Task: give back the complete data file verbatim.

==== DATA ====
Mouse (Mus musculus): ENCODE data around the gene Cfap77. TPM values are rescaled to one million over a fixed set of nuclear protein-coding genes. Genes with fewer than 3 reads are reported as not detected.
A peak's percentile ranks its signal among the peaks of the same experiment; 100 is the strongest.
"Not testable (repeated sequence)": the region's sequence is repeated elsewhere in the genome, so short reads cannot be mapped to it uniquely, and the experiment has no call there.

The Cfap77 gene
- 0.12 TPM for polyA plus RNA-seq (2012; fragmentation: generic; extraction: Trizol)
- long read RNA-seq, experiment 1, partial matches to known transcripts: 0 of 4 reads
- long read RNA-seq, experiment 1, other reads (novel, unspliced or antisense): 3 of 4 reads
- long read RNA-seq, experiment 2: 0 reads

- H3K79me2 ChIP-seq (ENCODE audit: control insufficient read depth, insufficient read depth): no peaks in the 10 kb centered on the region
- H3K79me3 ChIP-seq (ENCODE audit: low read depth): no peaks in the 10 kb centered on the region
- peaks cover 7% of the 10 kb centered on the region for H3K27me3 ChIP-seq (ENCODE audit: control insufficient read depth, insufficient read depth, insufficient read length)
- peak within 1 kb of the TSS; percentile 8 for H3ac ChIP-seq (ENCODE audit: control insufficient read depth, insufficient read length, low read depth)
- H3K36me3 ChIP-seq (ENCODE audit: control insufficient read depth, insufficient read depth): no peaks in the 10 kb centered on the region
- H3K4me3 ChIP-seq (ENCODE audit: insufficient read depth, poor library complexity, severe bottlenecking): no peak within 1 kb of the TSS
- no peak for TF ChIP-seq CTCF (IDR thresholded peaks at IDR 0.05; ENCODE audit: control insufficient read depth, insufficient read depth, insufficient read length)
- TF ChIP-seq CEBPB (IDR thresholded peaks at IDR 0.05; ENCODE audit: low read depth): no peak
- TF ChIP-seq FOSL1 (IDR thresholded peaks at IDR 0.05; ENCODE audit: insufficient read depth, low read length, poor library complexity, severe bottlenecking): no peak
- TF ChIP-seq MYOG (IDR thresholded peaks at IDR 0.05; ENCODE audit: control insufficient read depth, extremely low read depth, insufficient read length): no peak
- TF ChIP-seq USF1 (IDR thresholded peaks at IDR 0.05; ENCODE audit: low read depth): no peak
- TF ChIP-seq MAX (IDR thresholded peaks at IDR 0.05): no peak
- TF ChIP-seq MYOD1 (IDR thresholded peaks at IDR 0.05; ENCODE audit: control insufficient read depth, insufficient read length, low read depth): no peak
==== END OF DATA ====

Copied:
Mouse (Mus musculus): ENCODE data around the gene Cfap77. TPM values are rescaled to one million over a fixed set of nuclear protein-coding genes. Genes with fewer than 3 reads are reported as not detected.
A peak's percentile ranks its signal among the peaks of the same experiment; 100 is the strongest.
"Not testable (repeated sequence)": the region's sequence is repeated elsewhere in the genome, so short reads cannot be mapped to it uniquely, and the experiment has no call there.

The Cfap77 gene
- 0.12 TPM for polyA plus RNA-seq (2012; fragmentation: generic; extraction: Trizol)
- long read RNA-seq, experiment 1, partial matches to known transcripts: 0 of 4 reads
- long read RNA-seq, experiment 1, other reads (novel, unspliced or antisense): 3 of 4 reads
- long read RNA-seq, experiment 2: 0 reads

- H3K79me2 ChIP-seq (ENCODE audit: control insufficient read depth, insufficient read depth): no peaks in the 10 kb centered on the region
- H3K79me3 ChIP-seq (ENCODE audit: low read depth): no peaks in the 10 kb centered on the region
- peaks cover 7% of the 10 kb centered on the region for H3K27me3 ChIP-seq (ENCODE audit: control insufficient read depth, insufficient read depth, insufficient read length)
- peak within 1 kb of the TSS; percentile 8 for H3ac ChIP-seq (ENCODE audit: control insufficient read depth, insufficient read length, low read depth)
- H3K36me3 ChIP-seq (ENCODE audit: control insufficient read depth, insufficient read depth): no peaks in the 10 kb centered on the region
- H3K4me3 ChIP-seq (ENCODE audit: insufficient read depth, poor library complexity, severe bottlenecking): no peak within 1 kb of the TSS
- no peak for TF ChIP-seq CTCF (IDR thresholded peaks at IDR 0.05; ENCODE audit: control insufficient read depth, insufficient read depth, insufficient read length)
- TF ChIP-seq CEBPB (IDR thresholded peaks at IDR 0.05; ENCODE audit: low read depth): no peak
- TF ChIP-seq FOSL1 (IDR thresholded peaks at IDR 0.05; ENCODE audit: insufficient read depth, low read length, poor library complexity, severe bottlenecking): no peak
- TF ChIP-seq MYOG (IDR thresholded peaks at IDR 0.05; ENCODE audit: control insufficient read depth, extremely low read depth, insufficient read length): no peak
- TF ChIP-seq USF1 (IDR thresholded peaks at IDR 0.05; ENCODE audit: low read depth): no peak
- TF ChIP-seq MAX (IDR thresholded peaks at IDR 0.05): no peak
- TF ChIP-seq MYOD1 (IDR thresholded peaks at IDR 0.05; ENCODE audit: control insufficient read depth, insufficient read length, low read depth): no peak